As every summer rolls around, we begin seeing a variety of wildlife showing up in our yards. Some of the wildlife is actually invited, like the assortment of birds that are attracted to our feeders, and other wildlife is interesting to see but not necessarily something you want hanging around all the time. Case in point; my wife and I watched a black bear cub on our camera walk by our front door last week, and I’m sure Mama wasn’t too far away either. There are some other critters that show up that are probably not welcome at all, like groundhogs, skunks, porcupines, and, oh yea, snakes.
Milk Snake (House Snake) living up to its name on the side of my house.
While an occasional Garter Snake may show up, there are two species of snakes that seem to be at the top of the list when it comes to unwelcomed visitors, the Milk Snake and the Black Rat Snake.
The Milk Snake, which is often referred to as a House Snake, is appropriately named since it likes being around houses, barns, and any other buildings that might attract mice or any other rodents. The Milk Snake is a slender snake with black-bordered brownish blotches down its back and sides, while the belly has a checkerboard black and white pattern. They are usually 24-36 inches in length. The Milk Snake is sometimes mistaken for a Copperhead by those who don’t know their snakes, but there are significant differences even in the pattern. The Milk Snake also lacks the triangular-shaped head, elliptical eyes, and the pit on each side of the head between the eye and the nostril typical of venomous snakes.
The other fairly frequent visitor to many backyards is the Black Rat Snake. This snake is very similar to a Black Racer, which has a shinier coat and is also found around here, but it doesn’t seem to show up as much. As the name implies, the Black Rat Snake is basically black, but there may be a slight pattern visible on some and white or cream on the chin and throat. These snakes can be quite large and reach lengths of up to 72 inches. I once captured one by my garage and released it into the wood pile out back; when I held it up, the snake exceeded my height by more than a foot.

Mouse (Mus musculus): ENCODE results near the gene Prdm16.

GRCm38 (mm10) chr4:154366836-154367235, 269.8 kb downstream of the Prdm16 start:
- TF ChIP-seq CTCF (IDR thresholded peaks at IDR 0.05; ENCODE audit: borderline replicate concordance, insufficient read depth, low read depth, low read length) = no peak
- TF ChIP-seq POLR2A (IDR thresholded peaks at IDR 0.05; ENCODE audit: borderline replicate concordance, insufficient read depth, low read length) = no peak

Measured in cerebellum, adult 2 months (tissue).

Black Rat Snakes and Black Racers and both excellent tree climbers, and more than once I have spotted them on branches twenty feet up a tree. The Black Rat Snake and the Black Racer, like the Milk Snake, are considered harmless; they are non-venomous, but that doesn’t mean they won’t try to bite.
Since I was a kid, I always liked catching and handling snakes (I know, I’m not normal), and I’ve picked up and relocated plenty of Black Rat Snakes. Yes, they may latch onto a finger and draw a little blood with their sharp little teeth, but they often times settle down quickly and can be easily handled.
My granddaughter, Adelle holding a black rat snake a few years ago.
Of course, my advice is if you don’t know your snakes, don’t handle them. Certainly, I don’t want them crawling around in the buildings on my property, but they are great at keeping mice away, so I’m fine with releasing them away from buildings.